changed man | 

Robbie Williams says ‘I’m on my best behaviour’ since becoming dad and husband

“Now I’m on my best behaviour because I have to be on my best behaviour. I have to make better decisions because people rely on me, and those people love me, so it’s a lot easier to make those decisions because they exist.”

Robbie as he prepares for his upcoming Irish gigs

Robbie pays tribute to his wife, American actress Ayda Field© PA

Robbie in his Take That days© Getty Images

Robbie in his Take That days

Robbie at Slane Castle in 1998

Eddie RowleySunday World

Superstar singer Robbie Williams says finding love with his wife Ayda has been the key to his personal happiness.

The former wild man, who dabbled with drugs and experienced addiction and mental health issues in his early career, is a happily married dad of four these days.

In a wide-ranging interview with the Sunday World on Zoom, where he also chats about the late Joe Dolan, his triumph at Slane Castle and Irish fans, Williams pays tribute to his American-born actress wife Ayda Field.

“My Ayda, my betrothed,” he smiles on screen when I mention her. “It’s been incredible doing interviews and being asked about her and saying such lovely things about her, and being able to go home to her and let her know and have that feeling that I’m with someone really special.”

Clearly besotted with Ayda, Robbie goes on to say how he now lives for his wife and children, Teddy (nine), Charlie (seven), Coco (three) and Beau (two).

“I have purpose in my life,” he explains. “And I have a reason to do everything, whereas before I didn’t know what the purpose was. I didn’t know what the reason was. I was just getting in a car and turning up and dancing around walls in hotels and going and experiencing these extreme shots of emotion in front of tens of thousands, if not hundreds of thousands, of people.

“Now I’m on my best behaviour because I have to be on my best behaviour. I have to make better decisions because people rely on me, and those people love me, so it’s a lot easier to make those decisions because they exist.”

Now celebrating 25 years as a solo artist with the release of XXV, featuring orchestrated versions of his hits and fan favourites, Robbie admits he never imagined that by 2022 he’d be married with four kids.

“I think that if you’d have said in 1997 ‘you are about to sell 80-something million albums and be in a monogamous marriage and be together with your partner for 17 years, I wouldn’t have known which one sounded the most mental.”

Robbie at Slane Castle in 1998

In show business it’s no mean feat staying married that long. “Yeah, it’s dog years,” he says. “There should be a plaque outside of our bedroom.”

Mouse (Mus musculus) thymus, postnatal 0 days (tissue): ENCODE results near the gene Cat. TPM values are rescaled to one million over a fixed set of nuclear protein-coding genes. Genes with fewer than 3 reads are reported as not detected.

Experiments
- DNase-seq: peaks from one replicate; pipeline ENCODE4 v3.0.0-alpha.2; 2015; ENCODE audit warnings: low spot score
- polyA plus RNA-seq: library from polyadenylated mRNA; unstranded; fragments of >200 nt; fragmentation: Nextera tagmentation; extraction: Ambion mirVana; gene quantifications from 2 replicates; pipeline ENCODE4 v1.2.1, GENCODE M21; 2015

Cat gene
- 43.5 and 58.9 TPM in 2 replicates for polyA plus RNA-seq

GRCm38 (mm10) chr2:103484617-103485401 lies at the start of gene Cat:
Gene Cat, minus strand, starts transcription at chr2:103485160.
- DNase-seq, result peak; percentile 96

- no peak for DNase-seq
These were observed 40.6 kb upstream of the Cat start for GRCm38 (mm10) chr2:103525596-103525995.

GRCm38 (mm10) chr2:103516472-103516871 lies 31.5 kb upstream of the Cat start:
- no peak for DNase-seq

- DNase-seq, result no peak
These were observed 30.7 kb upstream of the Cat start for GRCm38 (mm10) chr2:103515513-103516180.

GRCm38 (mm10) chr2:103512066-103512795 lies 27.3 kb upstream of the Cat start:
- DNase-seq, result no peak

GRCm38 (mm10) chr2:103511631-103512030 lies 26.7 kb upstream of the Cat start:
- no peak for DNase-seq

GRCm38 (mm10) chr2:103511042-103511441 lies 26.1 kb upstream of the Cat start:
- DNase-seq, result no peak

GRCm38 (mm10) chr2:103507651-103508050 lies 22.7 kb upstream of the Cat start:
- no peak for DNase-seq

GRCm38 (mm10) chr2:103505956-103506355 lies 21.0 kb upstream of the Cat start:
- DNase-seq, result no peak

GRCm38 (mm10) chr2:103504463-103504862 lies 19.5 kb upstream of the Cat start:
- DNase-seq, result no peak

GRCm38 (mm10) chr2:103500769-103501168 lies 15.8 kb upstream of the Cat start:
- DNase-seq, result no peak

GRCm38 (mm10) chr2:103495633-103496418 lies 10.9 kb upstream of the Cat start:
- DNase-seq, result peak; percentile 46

Robbie acknowledges that he feels fortunate to have had an amazing career and lifestyle.

“I’ve been lucky enough and fortunate enough to make some decisions to create something that far exceeds anything that anybody of my lineage since the dawn of time have managed to do. It’s f**king incredible!”

It’s like a movie. “Yeah it is, yeah,” he says.

And, actually, it’s going to be a movie. “Yeah it will be,” he says, referring to the upcoming Netflix documentary on his life that covers everything from his Take That days to his struggle with addiction and recovery.

Are you far into that? “Yeah, there’s still a few things left to film,” Robbie says. “It’s quite an interesting thing to happen. People have to die to watch their life back with Saint Peter at the pearly gates. I get to do it while I’m still here.”

You have dealt with all kinds of issues, but you’ve come through it. “Yeah,” he acknowledges, adding, “there is always a ticket back to that place for people like me. As it happens, so far today I have made some really good choices.”

Robbie will play three nights at Dublin’s 3Arena, October 29-30 and November 1, and he says he’s proud to be still selling out shows at he gets close to 50 years old.

“It sounds good, one that I got here when I tried desperately not to, and the other one is to know that I have left no stone unturned. I tried everything and I achieved way more than I could ever have imagined. So I can look back at my half century on the planet with pride.”

  • Robbie Williams’ new album, XXV, featuring his biggest hits all newly orchestrated and recorded with the Metropole Orkest, is out now.

ROBBIE’S BIGGEST WORRY IN SLANE

ROBBIE Williams says he feared being pelted with “bottles of p*ss” when he supported The Verve at Slane Castle back in 1998.

“It’s a different time now, but the energy and the way of feeling and thinking was different back in the day.

"It was definitely a them against us. And there was ‘us’ that was the indie community, and the ‘them’ which was the pop community – and I was expecting resentment [from The Verve fans] or bottles of p*ss being thrown, but there was nothing but love. It was a pivotal moment in my fledgling career.”

The Manic Street Preachers were also on the bill that day.

“I remember the Manic Street Preachers coming on after me and people still chanting my name,” Robbie recalls. “For somebody that was in a lilywhite boyband that wasn’t very respected by their peers, to actually come off stage and have somebody like the Manic Street Preachers go on after you and they’d be chanting your name… as you can imagine that’s a big fucking moment. The Irish fans have a different energy”


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